I’d really like to take credit for the information below, but the truth of the matter is it comes from my friends at Plug In America. PIA is an amazing advocacy group that seeks to inform the public and shape policy regarding all aspects of electric and plug in electric vehicles. They do amazing work and have great stuff on their site like a vehicle tracker that shows everything that is known about electric vehicles from the companies that are/will be making them.
MYTH: EVs don’t have enough range. You’ll be stranded when you run out of electricity.
FACT: Americans drive an average of 40 miles per day, according to the U.S. Department of Transportation. Most new Battery Electric Vehicles (BEV) have a range of at least double that and can be charged at any ordinary electrical outlet (120V) or publicly accessible station with a faster charger. The latter, already in use, will proliferate as the plug-in infrastructure is built out. At present, all it takes is planning for Electric Vehicle (EV) owners, who can travel up to 120 miles on a single charge, to use their cars on heavy travel days. Alternatively, a Plug-in Electric Hybrid Vehicle (PHEV) goes at least 300 miles on a combination of electricity and gasoline.
MYTH: EVs are good for short city trips only.
FACT: Consumers have owned and driven EVs for seven years or more and regularly use them for trips of up to 120 miles.
MYTH: EVs just replace the tailpipe with a smokestack.
FACT: Even today, with 52 percent of U.S. electricity generated by coal-fired power plants, plug-in cars reduce emissions of greenhouse gases and most other pollutants compared with conventional gas or hybrid vehicles. Plug-ins can run on renewable electricity from sources such as the sun or wind. PHEVs will reduce greenhouse gases and other emissions, even if the source of electricity is mostly coal, a 2007 study by the Electric Power Research Institute (EPRI) and NRDC showed. Read the summary of some 30 studies, analyses and presentations on this topic.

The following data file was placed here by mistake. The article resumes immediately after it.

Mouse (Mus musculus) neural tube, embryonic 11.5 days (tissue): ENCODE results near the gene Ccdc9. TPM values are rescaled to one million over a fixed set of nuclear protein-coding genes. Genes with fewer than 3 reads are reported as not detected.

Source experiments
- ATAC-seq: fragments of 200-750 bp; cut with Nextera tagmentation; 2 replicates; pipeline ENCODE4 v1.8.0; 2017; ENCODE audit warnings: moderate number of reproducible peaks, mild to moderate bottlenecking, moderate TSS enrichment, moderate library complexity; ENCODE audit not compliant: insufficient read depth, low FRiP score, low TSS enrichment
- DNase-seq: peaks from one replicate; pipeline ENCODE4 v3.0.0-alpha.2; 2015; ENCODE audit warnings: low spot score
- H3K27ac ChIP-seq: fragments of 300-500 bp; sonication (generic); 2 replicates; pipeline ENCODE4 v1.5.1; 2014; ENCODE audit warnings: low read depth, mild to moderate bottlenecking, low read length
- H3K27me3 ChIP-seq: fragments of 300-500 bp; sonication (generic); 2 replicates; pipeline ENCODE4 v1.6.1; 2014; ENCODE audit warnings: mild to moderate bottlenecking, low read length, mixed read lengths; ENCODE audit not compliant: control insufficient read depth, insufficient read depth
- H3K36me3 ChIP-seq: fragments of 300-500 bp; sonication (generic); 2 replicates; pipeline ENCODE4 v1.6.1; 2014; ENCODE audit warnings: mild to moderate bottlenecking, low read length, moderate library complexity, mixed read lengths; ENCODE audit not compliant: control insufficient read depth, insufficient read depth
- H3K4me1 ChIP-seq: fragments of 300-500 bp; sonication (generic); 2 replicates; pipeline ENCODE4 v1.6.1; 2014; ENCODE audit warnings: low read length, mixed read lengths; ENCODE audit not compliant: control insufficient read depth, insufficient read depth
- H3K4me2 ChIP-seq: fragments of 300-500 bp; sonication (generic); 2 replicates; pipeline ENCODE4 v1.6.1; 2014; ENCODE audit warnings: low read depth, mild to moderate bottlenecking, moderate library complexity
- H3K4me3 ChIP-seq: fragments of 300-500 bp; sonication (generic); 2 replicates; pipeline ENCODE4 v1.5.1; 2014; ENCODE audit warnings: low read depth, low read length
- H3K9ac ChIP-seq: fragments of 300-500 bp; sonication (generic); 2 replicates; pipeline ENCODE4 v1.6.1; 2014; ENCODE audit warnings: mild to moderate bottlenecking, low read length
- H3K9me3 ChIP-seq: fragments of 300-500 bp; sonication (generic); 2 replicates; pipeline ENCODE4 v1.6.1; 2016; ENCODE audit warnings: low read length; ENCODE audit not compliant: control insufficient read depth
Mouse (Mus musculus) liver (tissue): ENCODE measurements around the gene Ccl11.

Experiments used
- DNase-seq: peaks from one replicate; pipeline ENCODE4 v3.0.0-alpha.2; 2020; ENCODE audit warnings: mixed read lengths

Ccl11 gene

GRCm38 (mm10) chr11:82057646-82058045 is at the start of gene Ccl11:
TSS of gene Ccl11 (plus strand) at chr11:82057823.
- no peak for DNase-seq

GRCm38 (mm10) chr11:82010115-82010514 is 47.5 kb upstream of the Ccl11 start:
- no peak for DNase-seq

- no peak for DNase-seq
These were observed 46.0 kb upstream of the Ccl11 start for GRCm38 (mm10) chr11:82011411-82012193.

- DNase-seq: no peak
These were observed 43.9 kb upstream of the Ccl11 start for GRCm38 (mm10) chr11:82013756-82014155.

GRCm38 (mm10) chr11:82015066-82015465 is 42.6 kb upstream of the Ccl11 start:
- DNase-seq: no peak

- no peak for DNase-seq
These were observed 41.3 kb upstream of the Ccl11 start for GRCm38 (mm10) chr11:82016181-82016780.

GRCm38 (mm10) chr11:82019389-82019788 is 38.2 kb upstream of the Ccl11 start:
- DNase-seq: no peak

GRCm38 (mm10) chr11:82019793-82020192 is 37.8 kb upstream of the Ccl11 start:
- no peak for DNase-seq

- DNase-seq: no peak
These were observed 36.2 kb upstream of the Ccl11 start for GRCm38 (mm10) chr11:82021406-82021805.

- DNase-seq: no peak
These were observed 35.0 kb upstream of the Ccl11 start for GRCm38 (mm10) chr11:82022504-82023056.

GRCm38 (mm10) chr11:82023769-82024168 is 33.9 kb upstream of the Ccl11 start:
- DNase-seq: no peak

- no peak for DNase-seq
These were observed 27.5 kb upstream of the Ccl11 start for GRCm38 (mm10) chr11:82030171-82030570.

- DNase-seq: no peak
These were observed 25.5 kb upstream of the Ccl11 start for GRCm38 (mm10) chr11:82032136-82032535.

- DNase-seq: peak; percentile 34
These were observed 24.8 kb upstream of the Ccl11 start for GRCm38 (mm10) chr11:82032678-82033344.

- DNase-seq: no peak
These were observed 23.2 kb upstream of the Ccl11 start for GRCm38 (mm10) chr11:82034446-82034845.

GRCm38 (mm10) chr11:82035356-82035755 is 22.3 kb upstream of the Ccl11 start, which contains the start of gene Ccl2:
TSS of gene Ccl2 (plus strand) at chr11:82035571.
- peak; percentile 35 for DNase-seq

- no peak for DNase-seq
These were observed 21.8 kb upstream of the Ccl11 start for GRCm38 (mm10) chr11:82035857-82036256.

MYTH: The charging infrastructure must be built before people will adopt EVs.
FACT: Most charging will be done at home, so a public charging infrastructure isn’t a prerequisite. Still, a robust infrastructure will help, especially for apartment dwellers and those regularly driving long distances. But at least seven companies are competing to dominate the public-charging-station market and a trade group representing the nation’s electric utilities has pledged to “aggressively” create the infrastructure to support “full-scale commercialization and deployment” of plug-ins.
MYTH: The grid will crash if millions of plug-ins charge at once.
FACT: Off-peak electricity production and transmission capacity could fuel the daily commutes of 73 percent percent of all cars, light trucks, SUVs and vans on the road today if they were PHEVs, a 2007 study by Pacific Northwest National Laboratory found. Also, utilities are upgrading some local distribution systems to accommodate plug-ins, just as they do when residents add more air conditioners and TVs. Plug-ins, which can be seen as energy storage devices on wheels, can actually benefit the grid, making green energies like solar and wind power even more viable.
MYTH: Battery chemicals are bad for the environment and can’t be recycled.